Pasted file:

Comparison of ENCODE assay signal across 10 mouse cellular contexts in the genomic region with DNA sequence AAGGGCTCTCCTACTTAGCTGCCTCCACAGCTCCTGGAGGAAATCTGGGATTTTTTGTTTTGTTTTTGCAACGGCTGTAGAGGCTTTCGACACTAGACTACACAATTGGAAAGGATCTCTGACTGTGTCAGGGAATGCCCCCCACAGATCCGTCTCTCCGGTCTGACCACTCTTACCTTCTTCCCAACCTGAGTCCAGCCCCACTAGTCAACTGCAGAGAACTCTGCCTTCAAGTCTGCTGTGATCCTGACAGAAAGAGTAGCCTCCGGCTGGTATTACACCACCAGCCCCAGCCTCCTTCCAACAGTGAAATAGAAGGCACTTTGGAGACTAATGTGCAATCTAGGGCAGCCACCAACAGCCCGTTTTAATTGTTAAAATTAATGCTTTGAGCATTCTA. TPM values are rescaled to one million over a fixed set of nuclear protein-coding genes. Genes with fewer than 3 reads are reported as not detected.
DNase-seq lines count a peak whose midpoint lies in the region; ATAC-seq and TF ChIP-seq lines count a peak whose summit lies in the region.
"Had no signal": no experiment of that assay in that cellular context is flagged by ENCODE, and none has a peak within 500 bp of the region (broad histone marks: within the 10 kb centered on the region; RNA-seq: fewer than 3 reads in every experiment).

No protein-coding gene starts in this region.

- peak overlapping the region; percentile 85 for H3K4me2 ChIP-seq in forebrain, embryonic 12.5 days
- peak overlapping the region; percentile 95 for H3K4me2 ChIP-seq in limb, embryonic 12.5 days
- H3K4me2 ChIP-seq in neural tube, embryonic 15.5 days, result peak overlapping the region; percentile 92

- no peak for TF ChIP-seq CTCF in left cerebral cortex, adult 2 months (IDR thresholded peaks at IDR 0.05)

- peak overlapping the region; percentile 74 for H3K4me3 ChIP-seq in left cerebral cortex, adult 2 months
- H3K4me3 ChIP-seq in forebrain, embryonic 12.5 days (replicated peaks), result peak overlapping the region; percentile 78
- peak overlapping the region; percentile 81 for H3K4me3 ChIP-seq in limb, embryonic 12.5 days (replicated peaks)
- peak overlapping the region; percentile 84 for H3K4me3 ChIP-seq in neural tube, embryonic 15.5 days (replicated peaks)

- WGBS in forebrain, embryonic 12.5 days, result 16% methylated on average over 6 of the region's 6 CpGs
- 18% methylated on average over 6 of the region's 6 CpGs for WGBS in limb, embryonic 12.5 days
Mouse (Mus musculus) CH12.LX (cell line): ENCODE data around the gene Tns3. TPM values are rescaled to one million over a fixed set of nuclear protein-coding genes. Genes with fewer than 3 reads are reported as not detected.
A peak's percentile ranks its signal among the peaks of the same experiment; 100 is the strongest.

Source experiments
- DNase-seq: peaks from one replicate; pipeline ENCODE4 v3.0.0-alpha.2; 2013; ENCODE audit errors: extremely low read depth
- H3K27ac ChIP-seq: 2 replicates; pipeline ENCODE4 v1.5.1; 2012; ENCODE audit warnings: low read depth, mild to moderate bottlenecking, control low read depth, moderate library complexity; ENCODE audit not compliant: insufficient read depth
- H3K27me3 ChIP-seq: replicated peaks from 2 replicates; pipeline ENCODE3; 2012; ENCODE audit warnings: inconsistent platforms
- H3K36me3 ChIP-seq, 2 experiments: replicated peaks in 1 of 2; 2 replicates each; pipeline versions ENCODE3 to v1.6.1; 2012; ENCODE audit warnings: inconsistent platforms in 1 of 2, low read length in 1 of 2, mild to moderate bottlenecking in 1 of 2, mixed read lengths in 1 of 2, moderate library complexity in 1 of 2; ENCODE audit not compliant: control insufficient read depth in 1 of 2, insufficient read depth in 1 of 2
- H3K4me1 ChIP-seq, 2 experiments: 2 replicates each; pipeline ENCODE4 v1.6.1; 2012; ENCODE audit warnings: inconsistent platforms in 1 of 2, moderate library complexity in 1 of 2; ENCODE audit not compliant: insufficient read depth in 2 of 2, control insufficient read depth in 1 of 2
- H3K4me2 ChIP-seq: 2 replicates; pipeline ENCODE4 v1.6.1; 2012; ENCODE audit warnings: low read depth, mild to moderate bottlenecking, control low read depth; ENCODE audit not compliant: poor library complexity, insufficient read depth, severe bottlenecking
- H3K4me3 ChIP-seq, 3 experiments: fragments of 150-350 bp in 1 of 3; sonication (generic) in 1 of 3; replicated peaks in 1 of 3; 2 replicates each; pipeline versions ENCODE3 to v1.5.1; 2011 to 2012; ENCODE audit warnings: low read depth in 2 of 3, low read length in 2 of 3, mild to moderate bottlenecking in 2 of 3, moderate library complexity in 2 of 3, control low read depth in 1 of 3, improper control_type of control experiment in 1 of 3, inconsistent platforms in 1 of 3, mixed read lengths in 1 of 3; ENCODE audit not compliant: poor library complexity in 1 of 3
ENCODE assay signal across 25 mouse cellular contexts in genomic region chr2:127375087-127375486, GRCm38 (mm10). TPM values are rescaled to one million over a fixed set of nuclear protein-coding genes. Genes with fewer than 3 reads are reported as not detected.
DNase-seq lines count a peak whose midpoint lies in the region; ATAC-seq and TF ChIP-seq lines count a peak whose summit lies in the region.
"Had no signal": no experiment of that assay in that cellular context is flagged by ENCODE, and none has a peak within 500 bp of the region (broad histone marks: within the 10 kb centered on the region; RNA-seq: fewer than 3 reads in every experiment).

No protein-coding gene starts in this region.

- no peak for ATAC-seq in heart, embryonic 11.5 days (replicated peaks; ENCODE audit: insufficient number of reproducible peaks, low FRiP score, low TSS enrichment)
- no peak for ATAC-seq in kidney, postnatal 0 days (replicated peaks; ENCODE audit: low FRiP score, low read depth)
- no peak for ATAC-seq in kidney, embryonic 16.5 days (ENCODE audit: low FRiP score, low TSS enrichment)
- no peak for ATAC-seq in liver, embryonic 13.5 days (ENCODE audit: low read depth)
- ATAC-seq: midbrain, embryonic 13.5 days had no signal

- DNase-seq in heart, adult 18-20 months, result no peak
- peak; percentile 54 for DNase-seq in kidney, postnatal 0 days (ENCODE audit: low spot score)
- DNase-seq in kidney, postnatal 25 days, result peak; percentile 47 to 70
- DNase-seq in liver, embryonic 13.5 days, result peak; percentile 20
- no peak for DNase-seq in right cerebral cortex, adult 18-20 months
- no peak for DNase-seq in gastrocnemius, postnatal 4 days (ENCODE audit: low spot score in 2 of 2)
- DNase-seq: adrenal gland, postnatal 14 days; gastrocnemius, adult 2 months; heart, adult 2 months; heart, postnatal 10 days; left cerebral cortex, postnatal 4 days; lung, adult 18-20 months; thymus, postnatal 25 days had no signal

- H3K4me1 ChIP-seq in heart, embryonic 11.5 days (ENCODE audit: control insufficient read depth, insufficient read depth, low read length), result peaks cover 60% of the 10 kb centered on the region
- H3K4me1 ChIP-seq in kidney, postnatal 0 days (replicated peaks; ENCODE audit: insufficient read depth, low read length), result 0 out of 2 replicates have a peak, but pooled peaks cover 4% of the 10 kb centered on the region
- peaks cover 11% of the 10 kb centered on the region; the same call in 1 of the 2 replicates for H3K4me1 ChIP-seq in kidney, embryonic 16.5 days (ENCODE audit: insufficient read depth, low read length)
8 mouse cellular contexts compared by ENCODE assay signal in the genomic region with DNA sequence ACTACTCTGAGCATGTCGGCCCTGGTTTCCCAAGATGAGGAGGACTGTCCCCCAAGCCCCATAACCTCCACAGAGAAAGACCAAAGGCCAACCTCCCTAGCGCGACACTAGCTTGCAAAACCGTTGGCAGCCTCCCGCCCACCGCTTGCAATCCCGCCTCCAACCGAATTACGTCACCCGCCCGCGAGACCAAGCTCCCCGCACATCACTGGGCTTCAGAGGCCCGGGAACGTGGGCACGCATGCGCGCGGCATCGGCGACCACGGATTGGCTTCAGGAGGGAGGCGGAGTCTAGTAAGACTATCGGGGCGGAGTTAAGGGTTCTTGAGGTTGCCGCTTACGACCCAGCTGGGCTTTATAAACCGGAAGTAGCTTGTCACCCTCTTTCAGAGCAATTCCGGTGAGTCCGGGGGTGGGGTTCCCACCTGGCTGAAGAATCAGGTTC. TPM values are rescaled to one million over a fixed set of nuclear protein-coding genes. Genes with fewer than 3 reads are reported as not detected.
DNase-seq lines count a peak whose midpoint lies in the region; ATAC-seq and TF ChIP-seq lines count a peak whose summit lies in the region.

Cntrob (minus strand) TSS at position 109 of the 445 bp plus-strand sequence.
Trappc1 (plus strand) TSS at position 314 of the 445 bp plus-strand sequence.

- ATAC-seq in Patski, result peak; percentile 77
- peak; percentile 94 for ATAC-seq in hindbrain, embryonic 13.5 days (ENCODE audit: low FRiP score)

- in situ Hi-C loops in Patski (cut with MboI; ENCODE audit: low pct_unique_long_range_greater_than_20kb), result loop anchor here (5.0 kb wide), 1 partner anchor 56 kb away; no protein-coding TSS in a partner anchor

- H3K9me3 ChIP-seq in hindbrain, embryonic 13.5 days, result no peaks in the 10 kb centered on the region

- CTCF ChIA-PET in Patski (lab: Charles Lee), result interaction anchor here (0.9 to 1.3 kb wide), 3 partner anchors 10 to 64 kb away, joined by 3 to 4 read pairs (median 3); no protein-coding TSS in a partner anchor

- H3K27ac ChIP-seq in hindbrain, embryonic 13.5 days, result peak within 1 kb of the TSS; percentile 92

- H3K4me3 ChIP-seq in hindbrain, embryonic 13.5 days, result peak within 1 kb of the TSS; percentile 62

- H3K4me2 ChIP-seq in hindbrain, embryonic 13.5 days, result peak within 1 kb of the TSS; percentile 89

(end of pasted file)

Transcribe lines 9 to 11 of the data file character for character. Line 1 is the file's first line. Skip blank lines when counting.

- peak overlapping the region; percentile 74 for H3K4me3 ChIP-seq in left cerebral cortex, adult 2 months
- H3K4me3 ChIP-seq in forebrain, embryonic 12.5 days (replicated peaks), result peak overlapping the region; percentile 78
- peak overlapping the region; percentile 81 for H3K4me3 ChIP-seq in limb, embryonic 12.5 days (replicated peaks)